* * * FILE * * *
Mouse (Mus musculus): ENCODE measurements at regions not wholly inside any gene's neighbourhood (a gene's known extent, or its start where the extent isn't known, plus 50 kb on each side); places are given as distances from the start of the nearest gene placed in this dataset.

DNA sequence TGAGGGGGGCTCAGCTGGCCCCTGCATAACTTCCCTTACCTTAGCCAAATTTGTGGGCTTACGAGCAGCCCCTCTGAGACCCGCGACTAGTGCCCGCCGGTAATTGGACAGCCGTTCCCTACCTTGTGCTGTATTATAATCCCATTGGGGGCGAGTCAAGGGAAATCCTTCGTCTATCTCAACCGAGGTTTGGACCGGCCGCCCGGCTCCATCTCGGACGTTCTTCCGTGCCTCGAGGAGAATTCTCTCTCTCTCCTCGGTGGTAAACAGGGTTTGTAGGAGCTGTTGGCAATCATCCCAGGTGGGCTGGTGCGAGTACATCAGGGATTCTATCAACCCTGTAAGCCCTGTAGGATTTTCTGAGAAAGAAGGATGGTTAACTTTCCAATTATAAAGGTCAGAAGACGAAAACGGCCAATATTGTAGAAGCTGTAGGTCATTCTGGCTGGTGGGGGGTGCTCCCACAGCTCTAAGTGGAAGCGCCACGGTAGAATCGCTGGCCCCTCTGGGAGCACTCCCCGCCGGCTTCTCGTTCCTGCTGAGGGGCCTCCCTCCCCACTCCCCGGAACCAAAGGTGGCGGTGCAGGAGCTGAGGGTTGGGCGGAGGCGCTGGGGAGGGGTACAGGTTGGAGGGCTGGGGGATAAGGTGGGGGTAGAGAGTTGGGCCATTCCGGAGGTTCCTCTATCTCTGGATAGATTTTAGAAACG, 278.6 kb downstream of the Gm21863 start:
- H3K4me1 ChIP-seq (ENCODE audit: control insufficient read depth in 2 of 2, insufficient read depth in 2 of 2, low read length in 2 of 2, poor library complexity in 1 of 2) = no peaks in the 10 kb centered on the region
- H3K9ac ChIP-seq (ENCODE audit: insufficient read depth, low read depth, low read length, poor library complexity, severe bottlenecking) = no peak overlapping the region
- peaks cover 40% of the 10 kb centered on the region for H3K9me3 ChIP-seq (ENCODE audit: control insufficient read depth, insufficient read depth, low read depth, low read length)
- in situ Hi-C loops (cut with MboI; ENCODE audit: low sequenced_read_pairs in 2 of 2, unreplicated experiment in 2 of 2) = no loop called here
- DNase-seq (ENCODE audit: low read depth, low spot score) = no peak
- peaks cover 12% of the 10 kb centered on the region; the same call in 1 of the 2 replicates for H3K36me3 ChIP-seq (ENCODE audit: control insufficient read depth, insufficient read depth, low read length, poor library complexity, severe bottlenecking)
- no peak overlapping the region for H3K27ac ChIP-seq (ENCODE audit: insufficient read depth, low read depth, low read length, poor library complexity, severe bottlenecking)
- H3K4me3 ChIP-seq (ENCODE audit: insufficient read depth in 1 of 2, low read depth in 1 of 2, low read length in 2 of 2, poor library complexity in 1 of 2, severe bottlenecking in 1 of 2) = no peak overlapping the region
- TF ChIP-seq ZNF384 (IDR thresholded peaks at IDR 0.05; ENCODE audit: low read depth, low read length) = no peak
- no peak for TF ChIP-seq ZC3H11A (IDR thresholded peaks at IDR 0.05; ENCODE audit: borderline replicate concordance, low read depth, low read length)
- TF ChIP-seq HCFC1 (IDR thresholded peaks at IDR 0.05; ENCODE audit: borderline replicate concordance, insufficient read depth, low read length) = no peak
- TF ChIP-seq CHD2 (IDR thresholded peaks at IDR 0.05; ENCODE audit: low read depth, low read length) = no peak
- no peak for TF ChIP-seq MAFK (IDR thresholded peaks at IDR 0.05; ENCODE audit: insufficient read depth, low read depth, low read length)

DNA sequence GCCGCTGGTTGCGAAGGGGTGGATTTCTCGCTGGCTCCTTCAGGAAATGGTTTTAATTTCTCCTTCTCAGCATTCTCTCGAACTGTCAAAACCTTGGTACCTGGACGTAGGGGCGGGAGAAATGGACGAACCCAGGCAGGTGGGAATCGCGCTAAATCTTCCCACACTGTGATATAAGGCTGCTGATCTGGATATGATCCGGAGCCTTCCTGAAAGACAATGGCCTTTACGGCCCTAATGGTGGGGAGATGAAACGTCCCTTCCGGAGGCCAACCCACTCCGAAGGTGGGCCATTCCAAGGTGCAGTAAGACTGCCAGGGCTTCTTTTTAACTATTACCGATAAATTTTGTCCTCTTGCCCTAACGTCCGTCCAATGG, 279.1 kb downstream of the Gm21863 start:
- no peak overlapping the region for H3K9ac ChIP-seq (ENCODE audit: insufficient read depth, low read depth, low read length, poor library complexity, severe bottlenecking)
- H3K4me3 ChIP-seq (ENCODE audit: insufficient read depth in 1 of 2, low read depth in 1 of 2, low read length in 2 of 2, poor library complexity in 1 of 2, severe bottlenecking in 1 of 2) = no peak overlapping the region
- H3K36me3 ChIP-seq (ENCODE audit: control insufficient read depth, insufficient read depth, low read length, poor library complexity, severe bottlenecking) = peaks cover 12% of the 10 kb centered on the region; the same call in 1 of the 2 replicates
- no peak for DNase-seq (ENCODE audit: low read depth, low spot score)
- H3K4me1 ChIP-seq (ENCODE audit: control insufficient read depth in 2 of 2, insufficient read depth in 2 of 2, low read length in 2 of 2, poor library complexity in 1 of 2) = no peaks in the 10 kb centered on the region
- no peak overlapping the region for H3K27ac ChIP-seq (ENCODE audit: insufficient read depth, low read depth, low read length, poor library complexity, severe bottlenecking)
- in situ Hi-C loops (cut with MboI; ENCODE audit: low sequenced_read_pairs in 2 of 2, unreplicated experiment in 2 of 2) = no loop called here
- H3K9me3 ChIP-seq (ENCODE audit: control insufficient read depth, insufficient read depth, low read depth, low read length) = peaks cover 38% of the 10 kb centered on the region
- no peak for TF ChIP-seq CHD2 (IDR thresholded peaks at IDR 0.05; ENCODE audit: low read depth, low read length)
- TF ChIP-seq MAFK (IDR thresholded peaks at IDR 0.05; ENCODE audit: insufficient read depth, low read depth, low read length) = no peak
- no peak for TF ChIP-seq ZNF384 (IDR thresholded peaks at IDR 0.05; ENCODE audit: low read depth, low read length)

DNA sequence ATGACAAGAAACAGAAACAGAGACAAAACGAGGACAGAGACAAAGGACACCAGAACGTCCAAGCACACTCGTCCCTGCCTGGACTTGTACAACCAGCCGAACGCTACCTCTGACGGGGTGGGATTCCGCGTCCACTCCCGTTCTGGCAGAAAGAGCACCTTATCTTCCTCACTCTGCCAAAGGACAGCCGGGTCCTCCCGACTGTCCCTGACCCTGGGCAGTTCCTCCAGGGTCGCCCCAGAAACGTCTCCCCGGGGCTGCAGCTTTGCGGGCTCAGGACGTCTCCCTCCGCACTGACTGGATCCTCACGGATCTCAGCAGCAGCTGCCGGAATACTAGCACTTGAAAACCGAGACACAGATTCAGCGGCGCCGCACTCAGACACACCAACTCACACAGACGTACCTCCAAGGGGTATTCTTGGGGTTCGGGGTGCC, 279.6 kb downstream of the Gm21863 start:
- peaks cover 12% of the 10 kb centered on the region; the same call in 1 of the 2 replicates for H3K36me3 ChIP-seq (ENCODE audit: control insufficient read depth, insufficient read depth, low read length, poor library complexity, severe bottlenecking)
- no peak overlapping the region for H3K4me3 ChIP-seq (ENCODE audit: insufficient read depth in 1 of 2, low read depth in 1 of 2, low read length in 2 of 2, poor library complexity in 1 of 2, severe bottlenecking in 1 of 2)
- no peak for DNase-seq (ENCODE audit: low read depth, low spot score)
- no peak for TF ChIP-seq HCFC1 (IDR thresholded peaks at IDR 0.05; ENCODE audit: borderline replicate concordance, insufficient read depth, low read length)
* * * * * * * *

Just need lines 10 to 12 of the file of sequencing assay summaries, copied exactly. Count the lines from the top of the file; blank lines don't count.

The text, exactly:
- H3K4me3 ChIP-seq (ENCODE audit: insufficient read depth in 1 of 2, low read depth in 1 of 2, low read length in 2 of 2, poor library complexity in 1 of 2, severe bottlenecking in 1 of 2) = no peak overlapping the region
- TF ChIP-seq ZNF384 (IDR thresholded peaks at IDR 0.05; ENCODE audit: low read depth, low read length) = no peak
- no peak for TF ChIP-seq ZC3H11A (IDR thresholded peaks at IDR 0.05; ENCODE audit: borderline replicate concordance, low read depth, low read length)